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Discussion in 'The Basics, Starting Out' started by Konrad, Feb 1, 2018.
Beat up a nice Swarovski on a 300 RUM because of it.
My .338 RUM had to have a third ring, the scope slipped no matter what I did. Now I have a slightly lighter scope and placed the bubble level in front of the rear ring and torqued it to the same specs as the scope rings. Hoping maybe that will serve in somewhat manner as a third ring/parking brake, at least maybe a scope slip zero stop.
That's probably what happened.
The rings are made to fit a certain size, so lapping is only going to make them bigger. It's easy to over do things, trying to make them "better".
I'd forget about the Loctite and the lapping and just put the parts together.
It works for the vast majority of set-ups.
+1! The XTRs are built like a tank and provides an additional 40 MOA of adjustment.
I'll second JE' s thoughts on that. I believe you honed away the grip on your rings. You can get carried away with that quite easily. On weaver type , or picatinny rails, I like the LEUPOLD rings. The cross slot fits the groove rather snuggly, and haven't had isdues with slippage either.
Years ago, I used to use, almost exclusively, Leupolds dual dove tail rings and bases. They align great, don't slip. One caveat is if you have mis drilled receiver , you can't adjust it out. But then again, you can't with pic rails, or weaver bases either. Just some thoughts and options.
Me too! Back then I vowed to never go to the Picatinny type rail. I used the Leupold Std (windage screws) too and they actually made a LR base for Remington 700's (20MOA) and Win 70's (10MOA). Those bases with the Burris Signature STD rings allowed you to add serious MOA and maintain sleek lines.
As a matter of fact, I have one setting on my desk right now. I recently traded a pistol for a 1st generation Sendero in .300 WinMag which had a STD LR base on it.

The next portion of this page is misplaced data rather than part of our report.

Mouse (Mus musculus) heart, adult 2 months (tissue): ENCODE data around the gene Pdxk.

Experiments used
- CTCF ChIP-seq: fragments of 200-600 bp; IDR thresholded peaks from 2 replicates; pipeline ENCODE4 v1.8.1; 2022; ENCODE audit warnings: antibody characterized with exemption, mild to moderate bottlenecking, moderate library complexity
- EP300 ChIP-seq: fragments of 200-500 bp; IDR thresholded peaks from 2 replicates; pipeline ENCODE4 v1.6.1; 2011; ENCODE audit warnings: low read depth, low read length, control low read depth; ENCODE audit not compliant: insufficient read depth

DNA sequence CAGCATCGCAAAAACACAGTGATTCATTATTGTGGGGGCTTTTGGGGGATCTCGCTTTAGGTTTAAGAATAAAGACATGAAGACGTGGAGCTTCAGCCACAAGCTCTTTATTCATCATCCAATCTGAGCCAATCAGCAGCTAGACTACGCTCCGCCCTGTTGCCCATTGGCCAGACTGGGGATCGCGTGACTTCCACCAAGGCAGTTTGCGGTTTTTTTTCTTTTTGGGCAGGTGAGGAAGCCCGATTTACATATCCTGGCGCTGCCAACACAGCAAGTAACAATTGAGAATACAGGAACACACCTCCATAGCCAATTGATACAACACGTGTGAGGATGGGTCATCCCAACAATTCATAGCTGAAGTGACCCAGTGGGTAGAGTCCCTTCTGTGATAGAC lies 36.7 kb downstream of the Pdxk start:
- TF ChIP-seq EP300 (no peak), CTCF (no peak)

You know Nightforce doesn't recommend (under no circumstances) these turn-in style rotary/dovetail-type ring and base designs(especially those equipped with windage adjustment) and says so on page 8 of their ATACR/NXS owners manual. Not sure I buy that.
I know this is off topic a bit but I had to bust out! LoL. Johnnyk.
Here are some recommended torque values that May help.
These are based on the screw size and the material.
J E CUSTOM
There is still plenty of space between the top clamp and the bottom half of the ring. I don't believe I over -lapped the rings.
Back, long ago (yes, we had electricity then) I attended a class on fasteners that included proper torqueing techniques for bolts of many types. One fact often overlooked by folks is the listed torque values in most sources are for dry threads. Most thread engagement rarely goes over 75%. Adding a "lubricant" of any type (including thread locking compound) should lower the torque value by at least 10%.
Also, the tensile testing machine during that class revealed that if a fastener is torqued properly and then loosened, it's tensile strength (the point at which the fastener shears) is reduced by at least 25% on the next tightening cycle.
I replace scope mounting threaded hardware parts each time they are loosened.
I read an article on this site just today where Jim See bedded the scope into the rings. He used release agent on the scope tube and J.B. Weld as the bedding into the ring itself.
I have also read an article by Ross Seyfried where he used some sort of electrical insulating liquid rubber compound in the rings to lock the scope in place on particularly hard recoiling rifles.
I have had great success with the Rosin.
Some are in the know. I won't setup rings without it anymore.